BAGHDAD, Oct. 27 -- Local leaders in the insurgent-held city of Fallujah said Wednesday that they were continuing to negotiate with Iraq's interim government on a possible handover of the city to Iraqi troops, but townspeople reported that insurgents and foreign military forces appeared to be preparing for battle.
A U.S. military convoy of at least 40 armored vehicles was seen moving toward Fallujah, while British troops in southern Iraq headed north to plug any gaps that an offensive on the city might create. At the same time, members of the Shura Council of Mujaheddin, which governs Fallujah, told residents who had not already fled the city to leave before what they described as "the last big battle" with U.S.-led forces.
British troops of the Black Watch Regiment move toward Baghdad to free up U.S. soldiers for an expected offensive in Fallujah, west of the capital.
(Atef Hassan -- Reuters)
"I told them I can't because I don't have the money or place to go," said Talal Abed, 57, a Fallujah municipal employee. "They insisted."
Abed said a council member gave him the equivalent of about $35 to rent a room or house outside the city. "They also stopped a taxi for me to take my family and leave today," he said.
The continuing talks between the shura council and the Iraqi government are aimed at avoiding a full-scale assault on the city, which insurgents have controlled since April. U.S. warplanes have been staging airstrikes in Fallujah for weeks, pounding targets reportedly linked to the network of Abu Musab Zarqawi, a Jordanian guerrilla. The U.S. government has accused Zarqawi and his loyalists of engineering many of the deadliest attacks in Iraq in recent months and has offered a $25 million reward for his capture or death.
Earlier this month, local insurgent leaders voted overwhelmingly to accept broad conditions set by the Iraqi government, including demands that they eject foreign fighters from the city, turn over all heavy weapons, dismantle illegal checkpoints and allow the Iraqi National Guard to enter the city. In turn, the insurgents set their own conditions, which included a halt to U.S. attacks on the city and acknowledgment by the military that women and children have been among the casualties in U.S. strikes.
Ibrahim Jafari, one of Iraq's two vice presidents, said Wednesday that "negotiations continue, and we hope to find a peaceful solution. If not, the government will have no choice but to deal with it by the military option."
Jafari said the main impediment to a negotiated settlement remains the presence of foreign guerrillas, who refuse to stop fighting despite the stated desire of many local insurgents to make a deal with the Baghdad government and prepare for elections promised for January.
"The most dangerous thing in Fallujah is the existence of foreign fighters," Jafari said in an interview. "This wasn't so in Najaf. It makes the people in Fallujah less unified, which makes the military option more likely to be necessary. We don't hope to use the military option, but the political calculation is not in our hands."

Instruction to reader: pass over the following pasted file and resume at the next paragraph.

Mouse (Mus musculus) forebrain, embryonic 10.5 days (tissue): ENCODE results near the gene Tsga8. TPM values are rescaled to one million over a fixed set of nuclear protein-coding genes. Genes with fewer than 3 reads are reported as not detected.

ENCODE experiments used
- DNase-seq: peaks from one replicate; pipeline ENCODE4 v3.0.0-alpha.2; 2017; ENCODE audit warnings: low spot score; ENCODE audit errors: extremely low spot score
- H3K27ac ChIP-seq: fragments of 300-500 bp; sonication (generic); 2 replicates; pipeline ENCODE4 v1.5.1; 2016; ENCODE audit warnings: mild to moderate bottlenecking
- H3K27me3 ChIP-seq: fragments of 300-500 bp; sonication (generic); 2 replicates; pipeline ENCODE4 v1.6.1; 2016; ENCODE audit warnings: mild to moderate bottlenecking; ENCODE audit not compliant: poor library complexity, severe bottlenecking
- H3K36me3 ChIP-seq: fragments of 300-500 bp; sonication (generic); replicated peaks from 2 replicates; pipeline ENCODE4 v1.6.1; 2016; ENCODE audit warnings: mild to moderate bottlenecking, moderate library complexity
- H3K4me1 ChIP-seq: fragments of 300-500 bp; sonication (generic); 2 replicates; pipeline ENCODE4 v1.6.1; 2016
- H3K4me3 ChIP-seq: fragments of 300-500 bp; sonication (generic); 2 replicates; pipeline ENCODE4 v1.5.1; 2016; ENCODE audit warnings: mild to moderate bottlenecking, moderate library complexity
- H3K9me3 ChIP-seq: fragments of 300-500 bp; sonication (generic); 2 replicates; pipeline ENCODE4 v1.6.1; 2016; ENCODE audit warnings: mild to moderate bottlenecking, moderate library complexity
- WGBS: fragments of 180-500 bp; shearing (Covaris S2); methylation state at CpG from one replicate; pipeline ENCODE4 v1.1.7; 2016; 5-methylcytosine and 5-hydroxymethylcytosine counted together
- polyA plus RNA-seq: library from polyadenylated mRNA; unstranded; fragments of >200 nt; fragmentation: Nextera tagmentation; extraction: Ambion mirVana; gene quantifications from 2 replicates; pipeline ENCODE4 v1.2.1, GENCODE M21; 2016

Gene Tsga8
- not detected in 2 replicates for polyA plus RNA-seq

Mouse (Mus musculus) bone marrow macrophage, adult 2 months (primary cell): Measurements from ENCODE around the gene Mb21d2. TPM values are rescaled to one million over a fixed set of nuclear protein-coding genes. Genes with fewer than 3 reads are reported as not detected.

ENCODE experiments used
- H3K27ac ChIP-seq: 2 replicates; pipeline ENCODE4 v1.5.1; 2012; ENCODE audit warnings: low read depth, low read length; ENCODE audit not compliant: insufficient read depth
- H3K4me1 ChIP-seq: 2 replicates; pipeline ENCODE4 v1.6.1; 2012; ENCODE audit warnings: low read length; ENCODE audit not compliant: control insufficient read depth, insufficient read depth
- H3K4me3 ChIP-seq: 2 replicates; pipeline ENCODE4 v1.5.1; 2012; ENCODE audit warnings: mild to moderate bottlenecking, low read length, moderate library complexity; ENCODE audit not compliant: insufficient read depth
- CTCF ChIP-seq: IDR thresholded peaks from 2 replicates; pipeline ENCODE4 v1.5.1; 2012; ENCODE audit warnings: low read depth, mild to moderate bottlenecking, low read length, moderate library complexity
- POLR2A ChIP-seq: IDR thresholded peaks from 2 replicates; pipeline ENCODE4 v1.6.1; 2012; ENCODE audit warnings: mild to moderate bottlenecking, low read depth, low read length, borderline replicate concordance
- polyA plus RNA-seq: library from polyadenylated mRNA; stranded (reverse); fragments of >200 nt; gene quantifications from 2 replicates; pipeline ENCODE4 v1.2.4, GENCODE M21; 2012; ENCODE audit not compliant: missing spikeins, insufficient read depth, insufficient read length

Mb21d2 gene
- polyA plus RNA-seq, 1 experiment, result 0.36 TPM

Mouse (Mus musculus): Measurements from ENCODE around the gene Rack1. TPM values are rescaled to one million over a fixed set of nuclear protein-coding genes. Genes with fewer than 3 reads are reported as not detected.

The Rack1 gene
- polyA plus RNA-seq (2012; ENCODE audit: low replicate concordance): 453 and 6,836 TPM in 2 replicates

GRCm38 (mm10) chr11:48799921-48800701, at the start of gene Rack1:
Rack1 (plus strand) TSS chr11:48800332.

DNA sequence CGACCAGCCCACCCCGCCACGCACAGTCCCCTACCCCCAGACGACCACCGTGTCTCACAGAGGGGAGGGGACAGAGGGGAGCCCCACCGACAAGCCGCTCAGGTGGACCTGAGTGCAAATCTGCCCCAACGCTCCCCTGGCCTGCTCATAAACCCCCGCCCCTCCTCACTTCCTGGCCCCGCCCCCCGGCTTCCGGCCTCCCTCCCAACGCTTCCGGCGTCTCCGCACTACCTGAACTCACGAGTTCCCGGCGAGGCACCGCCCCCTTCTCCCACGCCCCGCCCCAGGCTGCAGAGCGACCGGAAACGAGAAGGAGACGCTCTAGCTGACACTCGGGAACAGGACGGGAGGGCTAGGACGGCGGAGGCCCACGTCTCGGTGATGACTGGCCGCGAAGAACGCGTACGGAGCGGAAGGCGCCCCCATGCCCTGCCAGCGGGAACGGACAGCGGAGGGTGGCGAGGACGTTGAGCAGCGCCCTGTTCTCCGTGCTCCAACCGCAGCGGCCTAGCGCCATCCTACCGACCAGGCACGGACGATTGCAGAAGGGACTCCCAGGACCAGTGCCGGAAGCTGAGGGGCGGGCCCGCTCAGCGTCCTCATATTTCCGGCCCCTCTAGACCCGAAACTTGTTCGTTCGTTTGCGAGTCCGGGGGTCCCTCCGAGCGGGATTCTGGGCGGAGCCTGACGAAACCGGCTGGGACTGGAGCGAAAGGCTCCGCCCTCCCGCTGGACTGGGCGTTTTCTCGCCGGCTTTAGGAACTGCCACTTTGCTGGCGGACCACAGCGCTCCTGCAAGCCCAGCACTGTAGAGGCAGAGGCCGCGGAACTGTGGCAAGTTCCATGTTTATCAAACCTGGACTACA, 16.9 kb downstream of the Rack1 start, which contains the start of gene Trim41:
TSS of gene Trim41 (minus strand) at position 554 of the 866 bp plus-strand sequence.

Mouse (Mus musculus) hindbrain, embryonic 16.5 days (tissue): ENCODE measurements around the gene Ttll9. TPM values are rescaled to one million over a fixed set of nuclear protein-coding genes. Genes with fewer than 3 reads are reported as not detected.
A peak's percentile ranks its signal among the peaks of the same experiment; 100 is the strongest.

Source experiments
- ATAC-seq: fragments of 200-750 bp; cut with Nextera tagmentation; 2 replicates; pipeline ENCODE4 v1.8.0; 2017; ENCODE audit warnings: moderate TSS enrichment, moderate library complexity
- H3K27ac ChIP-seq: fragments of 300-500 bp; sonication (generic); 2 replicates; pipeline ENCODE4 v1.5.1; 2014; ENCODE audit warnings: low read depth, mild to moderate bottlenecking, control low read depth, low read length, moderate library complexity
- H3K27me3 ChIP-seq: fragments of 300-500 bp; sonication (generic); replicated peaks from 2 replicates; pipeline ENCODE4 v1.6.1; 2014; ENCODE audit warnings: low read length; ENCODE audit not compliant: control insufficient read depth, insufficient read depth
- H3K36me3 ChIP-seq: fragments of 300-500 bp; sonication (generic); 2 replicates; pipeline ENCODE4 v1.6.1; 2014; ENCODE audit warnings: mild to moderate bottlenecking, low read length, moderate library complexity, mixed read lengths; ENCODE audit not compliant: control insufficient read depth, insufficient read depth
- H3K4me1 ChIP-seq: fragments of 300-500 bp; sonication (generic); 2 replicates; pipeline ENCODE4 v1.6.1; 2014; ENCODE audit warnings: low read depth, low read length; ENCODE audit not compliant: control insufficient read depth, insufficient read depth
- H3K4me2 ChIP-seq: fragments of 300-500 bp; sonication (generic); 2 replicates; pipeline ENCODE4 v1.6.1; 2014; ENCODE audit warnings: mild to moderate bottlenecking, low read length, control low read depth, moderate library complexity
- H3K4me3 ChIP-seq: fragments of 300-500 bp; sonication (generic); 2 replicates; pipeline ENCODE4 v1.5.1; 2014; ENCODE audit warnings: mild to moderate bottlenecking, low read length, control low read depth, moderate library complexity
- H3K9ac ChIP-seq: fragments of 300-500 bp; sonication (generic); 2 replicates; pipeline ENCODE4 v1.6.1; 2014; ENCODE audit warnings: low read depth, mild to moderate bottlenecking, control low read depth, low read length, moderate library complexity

The British government agreed last week to shift more than 800 troops from southern Iraq to areas near Baghdad, which would free U.S. forces in and around the capital to move on insurgent-held areas. Britain has 8,500 troops in Iraq, most of them around the southern city of Basra.
In other developments, a U.S. soldier was killed Wednesday in a suicide attack in central Iraq that also wounded another soldier, the military said in a statement. The name of the slain soldier was withheld pending notification of next of kin.
In Baghdad, a senior Iraqi Foreign Ministry official who once served as ambassador to the United Arab Emirates was killed in what may have been a botched kidnapping attempt, the Associated Press reported.
Qusai Mahdi Saleh was driving to his home in northern Baghdad when four men stopped his car and tried to force him from the vehicle, said Labeed M. Abbawi, the deputy foreign minister.
Elsewhere in Baghdad, gunmen killed a senior Iraqi politician, the Reuters news agency reported. Mohammad Ayash, head of the Iraqi National Congress in western Iraq, was killed Tuesday as he left his home, said Entifadh Qanbar, a spokesman for the party. "They know who to kill. Mohammad was widely respected for a family history of opposition to Saddam Hussein. He was from Fallujah and well connected there," Qanbar said.
An Iraqi television anchorwoman, Leqaa Abdul Razzaq, was killed by gunmen Wednesday as she traveled by taxi to her home in southeastern Baghdad, said an official at al-Sharqiyah television where she worked.
Abdul Razzaq had worked for the U.S.-funded al-Iraqiya television network until about a month ago. Her husband was murdered about two months ago, Salah Askary, a news director at the station, told the Associated Press.
In the city of Khalis, about 40 miles north of Baghdad, three Iraqi civilians were wounded Wednesday when a car bomb exploded near a convoy of four-wheel-drive vehicles, which are widely used by foreign contractors.
The al-Jazeera satellite television network aired a videotaped plea by a kidnapped British aid worker Wednesday, urging Britain to withdraw its troops from Iraq. Margaret Hassan, 59, who was abducted Oct. 19, also pleaded for the release of women prisoners held by U.S.-led forces.
The U.S. military said a weapons buyback program in Baghdad's volatile Sadr City slum ended with mixed results. The program, which ran from Oct. 13 to Oct. 22, collected thousands of AK-47 assault rifles, antitank mines, rocket-propelled grenade launders and other arms, the military said in a statement. The military did not report the value of cash vouchers given out in exchange for the weapons.
Special correspondent Omar Fekeiki contributed to this report.